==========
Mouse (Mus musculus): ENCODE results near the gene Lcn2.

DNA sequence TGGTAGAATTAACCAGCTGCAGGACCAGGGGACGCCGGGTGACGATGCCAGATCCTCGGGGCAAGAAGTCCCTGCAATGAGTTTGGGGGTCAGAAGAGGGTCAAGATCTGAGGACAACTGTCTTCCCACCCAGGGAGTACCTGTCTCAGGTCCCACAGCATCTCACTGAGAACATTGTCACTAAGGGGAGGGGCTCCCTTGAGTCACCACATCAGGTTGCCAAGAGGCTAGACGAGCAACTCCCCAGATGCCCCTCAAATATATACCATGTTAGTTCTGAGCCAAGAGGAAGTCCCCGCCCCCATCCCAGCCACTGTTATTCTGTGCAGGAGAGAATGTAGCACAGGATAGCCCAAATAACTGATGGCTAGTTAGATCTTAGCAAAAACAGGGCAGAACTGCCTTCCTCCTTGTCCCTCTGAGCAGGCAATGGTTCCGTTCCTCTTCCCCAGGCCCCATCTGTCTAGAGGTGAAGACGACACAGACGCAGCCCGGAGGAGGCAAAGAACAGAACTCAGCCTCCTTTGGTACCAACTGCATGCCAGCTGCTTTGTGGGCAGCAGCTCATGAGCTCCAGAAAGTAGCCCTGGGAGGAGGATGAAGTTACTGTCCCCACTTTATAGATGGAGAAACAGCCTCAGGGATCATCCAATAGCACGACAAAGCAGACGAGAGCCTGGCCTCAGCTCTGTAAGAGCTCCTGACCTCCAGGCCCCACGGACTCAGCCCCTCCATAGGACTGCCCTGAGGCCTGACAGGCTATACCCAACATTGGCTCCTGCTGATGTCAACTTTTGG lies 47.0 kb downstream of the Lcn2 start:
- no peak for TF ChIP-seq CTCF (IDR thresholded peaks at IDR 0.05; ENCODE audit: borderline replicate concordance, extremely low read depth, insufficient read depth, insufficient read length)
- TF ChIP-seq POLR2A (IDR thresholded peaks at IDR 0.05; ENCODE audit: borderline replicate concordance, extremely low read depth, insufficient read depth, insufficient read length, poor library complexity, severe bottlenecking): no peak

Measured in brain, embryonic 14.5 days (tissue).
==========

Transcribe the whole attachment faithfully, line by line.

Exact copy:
Mouse (Mus musculus): ENCODE results near the gene Lcn2.

DNA sequence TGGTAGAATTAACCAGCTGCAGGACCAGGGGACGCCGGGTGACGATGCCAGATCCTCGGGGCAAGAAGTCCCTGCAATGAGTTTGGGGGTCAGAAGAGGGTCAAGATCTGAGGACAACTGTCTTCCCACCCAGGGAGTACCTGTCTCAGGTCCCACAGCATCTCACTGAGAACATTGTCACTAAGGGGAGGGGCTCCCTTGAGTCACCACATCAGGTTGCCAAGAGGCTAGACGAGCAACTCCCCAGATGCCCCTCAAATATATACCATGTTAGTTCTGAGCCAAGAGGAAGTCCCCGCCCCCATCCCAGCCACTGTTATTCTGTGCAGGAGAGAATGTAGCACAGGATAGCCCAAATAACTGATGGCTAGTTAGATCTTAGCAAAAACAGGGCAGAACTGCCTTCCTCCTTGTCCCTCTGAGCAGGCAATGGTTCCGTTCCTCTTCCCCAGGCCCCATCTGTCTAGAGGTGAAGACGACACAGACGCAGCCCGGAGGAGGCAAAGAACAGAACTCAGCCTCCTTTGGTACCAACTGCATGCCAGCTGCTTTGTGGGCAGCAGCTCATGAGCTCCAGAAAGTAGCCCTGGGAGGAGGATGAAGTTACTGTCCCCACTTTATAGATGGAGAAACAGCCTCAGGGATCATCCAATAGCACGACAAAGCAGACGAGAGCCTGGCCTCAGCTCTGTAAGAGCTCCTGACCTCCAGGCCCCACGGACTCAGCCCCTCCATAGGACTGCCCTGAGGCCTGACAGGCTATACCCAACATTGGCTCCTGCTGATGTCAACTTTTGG lies 47.0 kb downstream of the Lcn2 start:
- no peak for TF ChIP-seq CTCF (IDR thresholded peaks at IDR 0.05; ENCODE audit: borderline replicate concordance, extremely low read depth, insufficient read depth, insufficient read length)
- TF ChIP-seq POLR2A (IDR thresholded peaks at IDR 0.05; ENCODE audit: borderline replicate concordance, extremely low read depth, insufficient read depth, insufficient read length, poor library complexity, severe bottlenecking): no peak

Measured in brain, embryonic 14.5 days (tissue).